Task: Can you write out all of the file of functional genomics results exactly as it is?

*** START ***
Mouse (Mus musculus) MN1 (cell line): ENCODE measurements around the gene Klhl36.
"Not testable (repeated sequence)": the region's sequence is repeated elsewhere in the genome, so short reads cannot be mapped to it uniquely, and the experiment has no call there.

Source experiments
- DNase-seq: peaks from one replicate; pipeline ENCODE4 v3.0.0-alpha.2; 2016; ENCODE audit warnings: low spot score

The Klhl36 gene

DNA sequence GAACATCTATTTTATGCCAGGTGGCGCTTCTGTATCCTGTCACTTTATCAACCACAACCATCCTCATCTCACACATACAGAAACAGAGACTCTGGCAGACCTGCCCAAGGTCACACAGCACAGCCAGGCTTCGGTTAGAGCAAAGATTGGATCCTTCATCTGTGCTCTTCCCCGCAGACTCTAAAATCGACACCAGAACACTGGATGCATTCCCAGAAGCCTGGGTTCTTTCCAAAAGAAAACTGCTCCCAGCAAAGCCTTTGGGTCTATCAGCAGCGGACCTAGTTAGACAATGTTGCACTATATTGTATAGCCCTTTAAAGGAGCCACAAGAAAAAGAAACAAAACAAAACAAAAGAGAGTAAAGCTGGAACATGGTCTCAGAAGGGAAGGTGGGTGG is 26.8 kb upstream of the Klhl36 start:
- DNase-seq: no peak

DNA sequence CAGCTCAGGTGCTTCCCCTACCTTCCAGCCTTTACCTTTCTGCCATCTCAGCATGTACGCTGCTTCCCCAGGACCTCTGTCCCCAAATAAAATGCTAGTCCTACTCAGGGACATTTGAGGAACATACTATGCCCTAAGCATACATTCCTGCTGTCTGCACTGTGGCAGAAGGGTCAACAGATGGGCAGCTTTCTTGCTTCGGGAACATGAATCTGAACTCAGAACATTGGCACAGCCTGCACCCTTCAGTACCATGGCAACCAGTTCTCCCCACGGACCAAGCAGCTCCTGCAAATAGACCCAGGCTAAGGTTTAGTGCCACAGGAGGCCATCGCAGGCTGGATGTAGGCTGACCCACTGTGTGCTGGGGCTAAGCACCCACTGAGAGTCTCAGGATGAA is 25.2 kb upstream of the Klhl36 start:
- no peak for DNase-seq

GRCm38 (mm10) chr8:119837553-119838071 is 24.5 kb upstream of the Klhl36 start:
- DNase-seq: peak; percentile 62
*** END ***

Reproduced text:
Mouse (Mus musculus) MN1 (cell line): ENCODE measurements around the gene Klhl36.
"Not testable (repeated sequence)": the region's sequence is repeated elsewhere in the genome, so short reads cannot be mapped to it uniquely, and the experiment has no call there.

Source experiments
- DNase-seq: peaks from one replicate; pipeline ENCODE4 v3.0.0-alpha.2; 2016; ENCODE audit warnings: low spot score

The Klhl36 gene

DNA sequence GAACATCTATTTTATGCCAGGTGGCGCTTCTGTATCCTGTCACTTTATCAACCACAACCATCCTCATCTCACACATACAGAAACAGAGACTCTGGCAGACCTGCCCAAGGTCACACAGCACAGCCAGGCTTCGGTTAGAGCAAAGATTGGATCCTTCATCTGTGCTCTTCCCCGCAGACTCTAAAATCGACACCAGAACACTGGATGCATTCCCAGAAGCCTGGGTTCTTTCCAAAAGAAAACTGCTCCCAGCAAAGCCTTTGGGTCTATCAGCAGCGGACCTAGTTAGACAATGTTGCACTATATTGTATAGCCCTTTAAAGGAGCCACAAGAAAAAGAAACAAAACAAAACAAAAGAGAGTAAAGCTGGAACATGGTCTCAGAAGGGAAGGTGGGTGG is 26.8 kb upstream of the Klhl36 start:
- DNase-seq: no peak

DNA sequence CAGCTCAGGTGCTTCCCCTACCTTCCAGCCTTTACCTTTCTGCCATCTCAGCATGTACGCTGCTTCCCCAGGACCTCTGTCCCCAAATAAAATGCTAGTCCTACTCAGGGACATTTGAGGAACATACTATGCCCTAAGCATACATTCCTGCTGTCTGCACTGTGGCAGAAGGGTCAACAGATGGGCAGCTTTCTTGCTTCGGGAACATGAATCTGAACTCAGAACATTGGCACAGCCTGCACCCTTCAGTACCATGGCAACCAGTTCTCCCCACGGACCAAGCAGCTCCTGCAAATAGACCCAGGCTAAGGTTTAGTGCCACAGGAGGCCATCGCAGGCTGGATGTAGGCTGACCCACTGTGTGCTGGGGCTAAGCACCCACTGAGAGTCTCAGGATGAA is 25.2 kb upstream of the Klhl36 start:
- no peak for DNase-seq

GRCm38 (mm10) chr8:119837553-119838071 is 24.5 kb upstream of the Klhl36 start:
- DNase-seq: peak; percentile 62